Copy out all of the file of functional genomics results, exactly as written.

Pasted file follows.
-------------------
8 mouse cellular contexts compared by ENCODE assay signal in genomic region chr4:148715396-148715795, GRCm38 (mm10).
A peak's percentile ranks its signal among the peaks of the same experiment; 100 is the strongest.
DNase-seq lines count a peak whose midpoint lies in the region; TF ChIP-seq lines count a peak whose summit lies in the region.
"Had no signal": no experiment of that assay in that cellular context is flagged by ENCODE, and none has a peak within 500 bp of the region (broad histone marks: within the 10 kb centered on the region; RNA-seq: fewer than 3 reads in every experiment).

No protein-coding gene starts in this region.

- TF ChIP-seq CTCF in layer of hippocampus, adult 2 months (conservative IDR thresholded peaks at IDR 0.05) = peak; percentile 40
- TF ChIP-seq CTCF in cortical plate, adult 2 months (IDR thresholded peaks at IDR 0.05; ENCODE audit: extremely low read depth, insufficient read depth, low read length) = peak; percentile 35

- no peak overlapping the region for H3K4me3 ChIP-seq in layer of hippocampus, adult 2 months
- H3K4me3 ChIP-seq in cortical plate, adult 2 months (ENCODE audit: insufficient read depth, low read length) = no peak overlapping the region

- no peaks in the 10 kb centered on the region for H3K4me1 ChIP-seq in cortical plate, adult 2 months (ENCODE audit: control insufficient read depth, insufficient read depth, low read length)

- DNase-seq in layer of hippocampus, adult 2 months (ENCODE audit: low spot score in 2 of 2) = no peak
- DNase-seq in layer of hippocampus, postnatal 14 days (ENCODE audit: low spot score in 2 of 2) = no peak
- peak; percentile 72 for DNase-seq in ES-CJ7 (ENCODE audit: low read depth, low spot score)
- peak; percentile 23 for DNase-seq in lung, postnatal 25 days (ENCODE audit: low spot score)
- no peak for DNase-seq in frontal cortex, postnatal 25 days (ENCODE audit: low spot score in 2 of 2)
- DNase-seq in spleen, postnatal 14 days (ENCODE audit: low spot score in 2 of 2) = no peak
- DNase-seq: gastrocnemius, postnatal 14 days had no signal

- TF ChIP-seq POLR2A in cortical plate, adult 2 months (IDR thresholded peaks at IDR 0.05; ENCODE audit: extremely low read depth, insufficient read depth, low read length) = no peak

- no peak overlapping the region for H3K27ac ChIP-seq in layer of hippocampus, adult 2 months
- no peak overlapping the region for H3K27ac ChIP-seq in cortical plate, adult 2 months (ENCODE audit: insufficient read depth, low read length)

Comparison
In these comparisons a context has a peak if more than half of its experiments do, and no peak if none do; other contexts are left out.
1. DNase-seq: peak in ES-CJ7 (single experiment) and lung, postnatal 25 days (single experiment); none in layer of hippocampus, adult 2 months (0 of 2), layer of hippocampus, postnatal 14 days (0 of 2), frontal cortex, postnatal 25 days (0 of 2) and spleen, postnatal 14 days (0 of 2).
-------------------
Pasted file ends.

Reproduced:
8 mouse cellular contexts compared by ENCODE assay signal in genomic region chr4:148715396-148715795, GRCm38 (mm10).
A peak's percentile ranks its signal among the peaks of the same experiment; 100 is the strongest.
DNase-seq lines count a peak whose midpoint lies in the region; TF ChIP-seq lines count a peak whose summit lies in the region.
"Had no signal": no experiment of that assay in that cellular context is flagged by ENCODE, and none has a peak within 500 bp of the region (broad histone marks: within the 10 kb centered on the region; RNA-seq: fewer than 3 reads in every experiment).

No protein-coding gene starts in this region.

- TF ChIP-seq CTCF in layer of hippocampus, adult 2 months (conservative IDR thresholded peaks at IDR 0.05) = peak; percentile 40
- TF ChIP-seq CTCF in cortical plate, adult 2 months (IDR thresholded peaks at IDR 0.05; ENCODE audit: extremely low read depth, insufficient read depth, low read length) = peak; percentile 35

- no peak overlapping the region for H3K4me3 ChIP-seq in layer of hippocampus, adult 2 months
- H3K4me3 ChIP-seq in cortical plate, adult 2 months (ENCODE audit: insufficient read depth, low read length) = no peak overlapping the region

- no peaks in the 10 kb centered on the region for H3K4me1 ChIP-seq in cortical plate, adult 2 months (ENCODE audit: control insufficient read depth, insufficient read depth, low read length)

- DNase-seq in layer of hippocampus, adult 2 months (ENCODE audit: low spot score in 2 of 2) = no peak
- DNase-seq in layer of hippocampus, postnatal 14 days (ENCODE audit: low spot score in 2 of 2) = no peak
- peak; percentile 72 for DNase-seq in ES-CJ7 (ENCODE audit: low read depth, low spot score)
- peak; percentile 23 for DNase-seq in lung, postnatal 25 days (ENCODE audit: low spot score)
- no peak for DNase-seq in frontal cortex, postnatal 25 days (ENCODE audit: low spot score in 2 of 2)
- DNase-seq in spleen, postnatal 14 days (ENCODE audit: low spot score in 2 of 2) = no peak
- DNase-seq: gastrocnemius, postnatal 14 days had no signal

- TF ChIP-seq POLR2A in cortical plate, adult 2 months (IDR thresholded peaks at IDR 0.05; ENCODE audit: extremely low read depth, insufficient read depth, low read length) = no peak

- no peak overlapping the region for H3K27ac ChIP-seq in layer of hippocampus, adult 2 months
- no peak overlapping the region for H3K27ac ChIP-seq in cortical plate, adult 2 months (ENCODE audit: insufficient read depth, low read length)

Comparison
In these comparisons a context has a peak if more than half of its experiments do, and no peak if none do; other contexts are left out.
1. DNase-seq: peak in ES-CJ7 (single experiment) and lung, postnatal 25 days (single experiment); none in layer of hippocampus, adult 2 months (0 of 2), layer of hippocampus, postnatal 14 days (0 of 2), frontal cortex, postnatal 25 days (0 of 2) and spleen, postnatal 14 days (0 of 2).